Quest for a better future: Kolongpur village in Kamrup Metro district of Assam | Photo: TheNewsMill

For 31-year-old Jebesh Ronghang, the education of his two daughters is far more important than holding on to his family’s agricultural land. For the past six years, the family of four has been residing in a rented two-room house in Khetri, the nearest town from his ancestral village of Kolongpur, in the Kamrup Metro district of Assam.

His village is about 29-30 km from Khetri, a distance easily commutable multiple times a day with a vehicle. However, without a proper road and transportation, commuting just 30 km is a luxury that the Ronghang family can hardly afford.

Jebesh and hundreds of others from 14 villages in the Sonapur revenue circle under Dispur constituency have been compelled to leave their native homes to provide education and medical support for their families. Without proper schools and just three medical sub-centres, that too without any doctor, the families have started living in the nearest towns of Khetri, Tetelia and Sonapur, leaving their fertile plots to middlemen for small amounts of money.

With the gradual migration of the younger folks to the urban areas over the past two decades, albeit temporarily, there is a lurking threat of these villages turning into ‘ghost villages’.

Villages left without children as majority have moved out for education

Just about 15 km away from NH-27, passing through green hills and lush agricultural lands, is the village of Kolongpur. The village belongs to the indigenous Karbi and Amri-Karbi tribal communities, about half of the population now converted to Christianity. On a Sunday morning, as the community returns from church service, while it would have been a normal sight to see children enjoying a holiday, surprisingly there were none.

Due to the lack of any high schools in the village, the children are admitted to the educational institutes of the neighbouring towns like Khetri and Sonapur in Kamrup Metro district.

“There is a lower primary Assamese medium school with classes till the 5th standard. But there is just one faculty, the headmaster, who also doubles up as the teacher for each class. There are about 25 children in total. The Christian missionary started a private school till class 2 that has three teachers and another 15-20 students. But after primary education there is no institute in the vicinity for higher education,” explained Mohe Phangcho, an elder of the Kolongpur village.

Apart from the main pitched road connecting the villages – which was constructed just before the 2021 assembly elections – there is no proper connectivity to the interiors, nor any facility of public transportation for the populace. Hence commuting 28-30 km daily to and from the schools is an impossible feat.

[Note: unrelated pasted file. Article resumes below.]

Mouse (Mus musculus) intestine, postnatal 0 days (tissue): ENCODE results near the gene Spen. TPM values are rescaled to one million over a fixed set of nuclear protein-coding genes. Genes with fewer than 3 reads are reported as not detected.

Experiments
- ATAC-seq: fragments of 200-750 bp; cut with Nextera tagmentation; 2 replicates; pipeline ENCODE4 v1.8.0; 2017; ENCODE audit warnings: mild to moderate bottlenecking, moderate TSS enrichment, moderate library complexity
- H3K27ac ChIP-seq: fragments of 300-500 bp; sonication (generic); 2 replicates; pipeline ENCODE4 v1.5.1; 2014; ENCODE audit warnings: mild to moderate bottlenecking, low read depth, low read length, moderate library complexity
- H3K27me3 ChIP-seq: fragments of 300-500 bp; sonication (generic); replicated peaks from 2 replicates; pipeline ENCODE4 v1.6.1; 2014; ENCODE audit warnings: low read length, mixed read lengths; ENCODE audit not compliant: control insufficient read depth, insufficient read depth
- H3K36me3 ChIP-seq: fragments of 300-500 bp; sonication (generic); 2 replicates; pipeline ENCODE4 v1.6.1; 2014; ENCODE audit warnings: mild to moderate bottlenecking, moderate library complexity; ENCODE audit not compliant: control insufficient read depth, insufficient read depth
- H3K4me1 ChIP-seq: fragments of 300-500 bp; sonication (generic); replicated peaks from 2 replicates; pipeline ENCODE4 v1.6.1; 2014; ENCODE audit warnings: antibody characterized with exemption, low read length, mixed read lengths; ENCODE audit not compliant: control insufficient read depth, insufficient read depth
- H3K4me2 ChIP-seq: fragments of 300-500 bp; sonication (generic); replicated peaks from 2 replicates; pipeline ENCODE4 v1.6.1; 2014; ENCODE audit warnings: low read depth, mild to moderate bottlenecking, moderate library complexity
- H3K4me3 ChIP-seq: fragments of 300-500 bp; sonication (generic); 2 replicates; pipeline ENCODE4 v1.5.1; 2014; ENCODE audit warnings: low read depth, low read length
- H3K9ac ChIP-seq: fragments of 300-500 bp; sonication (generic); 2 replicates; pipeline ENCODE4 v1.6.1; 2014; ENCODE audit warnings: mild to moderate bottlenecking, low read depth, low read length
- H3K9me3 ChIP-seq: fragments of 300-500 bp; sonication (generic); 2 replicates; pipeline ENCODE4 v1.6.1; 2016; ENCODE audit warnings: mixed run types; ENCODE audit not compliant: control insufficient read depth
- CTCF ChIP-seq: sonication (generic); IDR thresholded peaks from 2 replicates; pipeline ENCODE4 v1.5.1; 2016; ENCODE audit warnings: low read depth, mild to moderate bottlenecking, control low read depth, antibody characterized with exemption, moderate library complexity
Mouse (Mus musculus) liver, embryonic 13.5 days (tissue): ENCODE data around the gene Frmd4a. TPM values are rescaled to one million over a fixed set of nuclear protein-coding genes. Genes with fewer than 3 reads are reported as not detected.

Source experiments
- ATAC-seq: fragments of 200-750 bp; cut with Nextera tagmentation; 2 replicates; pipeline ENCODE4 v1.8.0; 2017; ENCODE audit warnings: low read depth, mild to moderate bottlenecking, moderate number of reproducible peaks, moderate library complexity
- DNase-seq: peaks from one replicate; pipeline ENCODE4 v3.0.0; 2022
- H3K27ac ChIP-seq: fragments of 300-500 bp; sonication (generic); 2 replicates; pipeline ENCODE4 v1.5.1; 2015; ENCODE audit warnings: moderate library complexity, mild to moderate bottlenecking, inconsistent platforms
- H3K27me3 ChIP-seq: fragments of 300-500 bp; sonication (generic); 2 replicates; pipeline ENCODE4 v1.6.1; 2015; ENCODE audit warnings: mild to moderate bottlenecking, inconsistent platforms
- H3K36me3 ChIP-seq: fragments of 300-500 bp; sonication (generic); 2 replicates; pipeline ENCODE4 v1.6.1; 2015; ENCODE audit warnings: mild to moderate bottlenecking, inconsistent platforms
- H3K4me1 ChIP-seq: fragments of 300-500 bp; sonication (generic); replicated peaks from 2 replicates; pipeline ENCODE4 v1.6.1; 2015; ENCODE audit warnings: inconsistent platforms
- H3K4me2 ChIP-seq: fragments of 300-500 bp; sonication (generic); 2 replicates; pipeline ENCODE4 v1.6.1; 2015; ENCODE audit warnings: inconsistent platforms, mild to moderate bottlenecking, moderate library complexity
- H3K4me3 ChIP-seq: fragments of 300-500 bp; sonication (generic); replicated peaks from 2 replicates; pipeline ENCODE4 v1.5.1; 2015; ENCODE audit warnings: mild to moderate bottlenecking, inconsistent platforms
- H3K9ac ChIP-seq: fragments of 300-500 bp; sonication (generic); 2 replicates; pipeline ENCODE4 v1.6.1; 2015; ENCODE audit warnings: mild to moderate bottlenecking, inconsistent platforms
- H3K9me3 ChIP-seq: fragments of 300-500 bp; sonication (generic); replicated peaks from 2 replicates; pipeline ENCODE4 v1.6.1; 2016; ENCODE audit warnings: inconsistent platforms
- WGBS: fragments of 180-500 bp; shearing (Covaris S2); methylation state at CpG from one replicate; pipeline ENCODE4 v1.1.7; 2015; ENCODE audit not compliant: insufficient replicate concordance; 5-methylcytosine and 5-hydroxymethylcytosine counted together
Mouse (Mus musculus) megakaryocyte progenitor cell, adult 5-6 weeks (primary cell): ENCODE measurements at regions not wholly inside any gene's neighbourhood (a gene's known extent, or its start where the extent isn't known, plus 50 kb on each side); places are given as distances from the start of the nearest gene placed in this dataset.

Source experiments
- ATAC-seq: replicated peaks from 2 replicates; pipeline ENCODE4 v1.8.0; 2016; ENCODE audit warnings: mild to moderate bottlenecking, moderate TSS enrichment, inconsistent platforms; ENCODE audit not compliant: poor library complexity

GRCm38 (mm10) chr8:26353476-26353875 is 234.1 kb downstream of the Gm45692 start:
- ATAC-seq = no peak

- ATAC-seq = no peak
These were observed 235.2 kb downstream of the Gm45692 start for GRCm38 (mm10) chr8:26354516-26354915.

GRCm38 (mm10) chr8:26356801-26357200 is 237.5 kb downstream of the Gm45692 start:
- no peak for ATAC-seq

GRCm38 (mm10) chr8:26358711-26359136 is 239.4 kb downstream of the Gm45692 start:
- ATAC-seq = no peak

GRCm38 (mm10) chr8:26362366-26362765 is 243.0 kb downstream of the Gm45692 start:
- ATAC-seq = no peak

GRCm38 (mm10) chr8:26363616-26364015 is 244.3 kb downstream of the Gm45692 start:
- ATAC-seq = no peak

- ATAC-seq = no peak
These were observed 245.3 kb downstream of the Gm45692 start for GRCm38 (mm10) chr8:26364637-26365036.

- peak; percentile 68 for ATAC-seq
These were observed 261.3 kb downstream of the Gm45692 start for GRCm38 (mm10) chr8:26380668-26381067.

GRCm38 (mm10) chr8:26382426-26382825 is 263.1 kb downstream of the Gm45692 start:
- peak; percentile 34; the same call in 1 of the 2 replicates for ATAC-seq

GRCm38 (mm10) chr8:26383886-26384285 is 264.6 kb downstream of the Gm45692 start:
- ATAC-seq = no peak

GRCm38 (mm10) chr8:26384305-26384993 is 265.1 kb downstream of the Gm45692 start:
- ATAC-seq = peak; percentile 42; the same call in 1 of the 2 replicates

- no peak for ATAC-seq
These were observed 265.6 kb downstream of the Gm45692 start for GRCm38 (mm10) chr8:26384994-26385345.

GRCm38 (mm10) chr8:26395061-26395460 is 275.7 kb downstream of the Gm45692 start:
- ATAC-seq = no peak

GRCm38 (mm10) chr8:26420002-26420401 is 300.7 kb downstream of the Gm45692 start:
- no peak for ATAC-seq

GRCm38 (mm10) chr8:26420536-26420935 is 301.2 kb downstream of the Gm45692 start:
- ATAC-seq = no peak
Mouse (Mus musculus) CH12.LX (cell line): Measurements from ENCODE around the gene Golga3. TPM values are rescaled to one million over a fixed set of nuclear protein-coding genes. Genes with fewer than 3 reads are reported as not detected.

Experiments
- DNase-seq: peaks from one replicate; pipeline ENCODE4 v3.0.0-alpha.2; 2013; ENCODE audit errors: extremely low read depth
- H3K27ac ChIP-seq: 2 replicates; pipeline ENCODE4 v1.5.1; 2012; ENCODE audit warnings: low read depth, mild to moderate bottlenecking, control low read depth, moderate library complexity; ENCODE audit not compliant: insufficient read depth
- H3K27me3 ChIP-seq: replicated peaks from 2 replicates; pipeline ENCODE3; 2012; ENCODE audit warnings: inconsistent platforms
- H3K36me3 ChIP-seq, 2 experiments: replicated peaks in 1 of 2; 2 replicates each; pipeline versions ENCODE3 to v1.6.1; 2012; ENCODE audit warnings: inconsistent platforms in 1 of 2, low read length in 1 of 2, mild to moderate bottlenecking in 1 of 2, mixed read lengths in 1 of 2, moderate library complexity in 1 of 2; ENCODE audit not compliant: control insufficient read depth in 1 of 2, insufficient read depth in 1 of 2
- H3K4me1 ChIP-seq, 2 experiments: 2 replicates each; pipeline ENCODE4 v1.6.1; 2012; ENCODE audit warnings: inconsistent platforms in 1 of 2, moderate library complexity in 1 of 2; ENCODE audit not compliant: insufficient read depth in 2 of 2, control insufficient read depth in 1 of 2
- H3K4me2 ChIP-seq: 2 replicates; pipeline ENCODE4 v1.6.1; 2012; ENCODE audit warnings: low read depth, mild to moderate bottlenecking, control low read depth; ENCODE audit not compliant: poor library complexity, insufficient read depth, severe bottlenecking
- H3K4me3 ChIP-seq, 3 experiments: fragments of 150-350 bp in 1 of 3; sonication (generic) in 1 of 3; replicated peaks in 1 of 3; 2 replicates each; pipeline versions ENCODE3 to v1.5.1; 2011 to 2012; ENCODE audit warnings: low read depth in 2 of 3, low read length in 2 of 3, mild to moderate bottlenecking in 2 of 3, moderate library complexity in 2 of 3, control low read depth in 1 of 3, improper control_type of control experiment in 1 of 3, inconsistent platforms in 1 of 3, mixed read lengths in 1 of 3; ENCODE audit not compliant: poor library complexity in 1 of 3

With about 120 families as per the villagers, Kolongpur has a population of about 850. Among them, around 120 students of various ages are residing in nearby towns for education. Since a good number of these boarders are minor, they are accompanied by their mother, in some cases by both parents and staying in rented facilities.

Shila Ingti, a mother of three said: “I have been renting a house at Khetri for the past 18 years. My husband stays in Kolongpur but I have to accompany my children; someone has to take care of them.”

Her eldest son is pursuing his bachelor’s degree, the second is in higher secondary second year and the youngest, a daughter, is in the 8th standard. The family needs around Rs 50,000 per month for the school and tuition expenses including rent and travel. The mother, along with her children, only visits home during vacations or emergencies.

Like Teron, Jebesh Ronghang’s two daughters are also in KG and Grade 6 respectively. “Since my elder daughter is already studying in an English medium school in the town and my wife has to stay with her, the younger one is naturally admitted there rather than in the village school. Since both are small, I have also come to live with them for their safety,” said Jebesh.

The same story is prevalent for not just every household of Kolongpur but of 14 other neighbouring villages. Although the Markang High School was established privately, the lack of good faculty has been a major drawback. According to rough estimates of the village communities, about 1500 children from the 2000 families of the 14 villages in the area have been away from home in pursuit of education.

Lack of basic healthcare services